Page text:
Monday, November 16, 2009

Jinky, Dog of a Hollywood Wife, is Actually Bobby Fischer's Furry Child

The mystery of my brain is finally revealed by the New York Times.

I'm really worried that my dad is not my dad. The New York Times, see below, is saying that my real dad was Bobby Fischer, the famous chess champion. If the New York Times is correct, and they usually are pretty good about fact checking, then my dad, Kevin Rooney, the comedy writer, is not my real dad.

I know I was dumped at the pound and then adopted but if my real dad is Bobby Fischer, then I finally understand why I'm so smart and can write and think smarter than my other dog friends. I'm smarter than Kevin Rooney and I've been pretending to be dumber than him because, well, our relationship works better that way. I want him to be happy and he would really be miserable if he thought he was dumber than me, his dog.

If my real mom is a Philippine chess champion and not Carole Davis, the aging actress and animal rights nutjob who investigates pet stores, then I finally understand why I'm way smarter than her too. And also why I have a mouth full of weird looking teeth and a perpetually skeptical expression on my face.

Here's my dilemma: A: I love my adoptive parents.
B: They would never accept this as truth even if it is plainly clear that the NY Times has proven it to be true. It would break their hearts and our relationship would never recover from it.
C: I could inherit a lot of money if I came forward and took a DNA (Dog, N A test)test to prove that I am Fisher's rightful heir. I could probably beat my own, real, Philippine mother at chess and prove it with that alone.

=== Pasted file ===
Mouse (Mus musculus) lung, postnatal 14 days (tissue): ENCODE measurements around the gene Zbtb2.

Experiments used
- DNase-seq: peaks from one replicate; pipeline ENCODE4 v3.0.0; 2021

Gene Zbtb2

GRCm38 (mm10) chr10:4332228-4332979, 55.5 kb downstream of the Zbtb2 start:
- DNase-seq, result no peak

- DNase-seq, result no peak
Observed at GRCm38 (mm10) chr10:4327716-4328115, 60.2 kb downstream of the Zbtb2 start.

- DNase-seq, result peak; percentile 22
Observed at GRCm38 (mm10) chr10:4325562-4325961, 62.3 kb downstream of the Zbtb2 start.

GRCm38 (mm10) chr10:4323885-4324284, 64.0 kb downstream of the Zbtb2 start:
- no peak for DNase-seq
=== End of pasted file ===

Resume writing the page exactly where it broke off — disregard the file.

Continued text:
D: I love my adoptive parents more than the $36 million I could inherit so I had better just keep quiet and act dumb.

Read below:

Fight Over Fischer’s Estate Is Taking Shape in Iceland

Published: November 14, 2009

Bobby Fischer died in January 2008, but his long, strange story is not over.

This month, Miyoko Watai, the head of the Japanese Chess Association, who had long said she was Fischer’s wife, had that claim certified by Iceland’s highest court, according to the Web site That would make her the heir to Fischer’s estate.

But a few days later, Marilyn Young of the Philippines said in a statement, also published on Chessbase, that she had filed a claim in Iceland that her 8-year-old daughter, Jinky, was Fischer’s child. Among documents provided by Young were pictures of her, Fischer and Jinky together and at least two postcards to Jinky signed “Daddy” that she said were from Fischer. If Young’s claim is upheld, the statement said, her daughter would be entitled to two-thirds of Fischer’s estate under Icelandic law.

The claims must be settled in Iceland because Fischer was a citizen of that country when he died, and he reportedly left no will. He had emigrated to Iceland in 2005 after renouncing his United States citizenship.

Fischer’s estate could be substantial. He received $3.65 million in 1992 for winning a match with his old rival Boris Spassky, and sponsors paid for many of his living expenses.

Chess League Playoffs


Blogger MIlton Davis said...

Jinky, you are sooooo egocentric. Do you think you are the only Jinky in the world? Really! A recent fortune cookie I got with takeout reported to me the following: "The parents you want are the ones that feed you. Reset your priorities>"

10:03 AM  

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